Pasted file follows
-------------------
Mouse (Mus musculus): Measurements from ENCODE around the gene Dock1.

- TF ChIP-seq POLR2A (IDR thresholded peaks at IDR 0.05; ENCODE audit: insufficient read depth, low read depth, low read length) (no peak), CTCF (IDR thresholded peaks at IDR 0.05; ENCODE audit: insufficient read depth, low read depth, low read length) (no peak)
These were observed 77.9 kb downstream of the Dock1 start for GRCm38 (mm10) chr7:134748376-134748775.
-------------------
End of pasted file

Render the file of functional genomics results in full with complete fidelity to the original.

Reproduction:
Mouse (Mus musculus): Measurements from ENCODE around the gene Dock1.

- TF ChIP-seq POLR2A (IDR thresholded peaks at IDR 0.05; ENCODE audit: insufficient read depth, low read depth, low read length) (no peak), CTCF (IDR thresholded peaks at IDR 0.05; ENCODE audit: insufficient read depth, low read depth, low read length) (no peak)
These were observed 77.9 kb downstream of the Dock1 start for GRCm38 (mm10) chr7:134748376-134748775.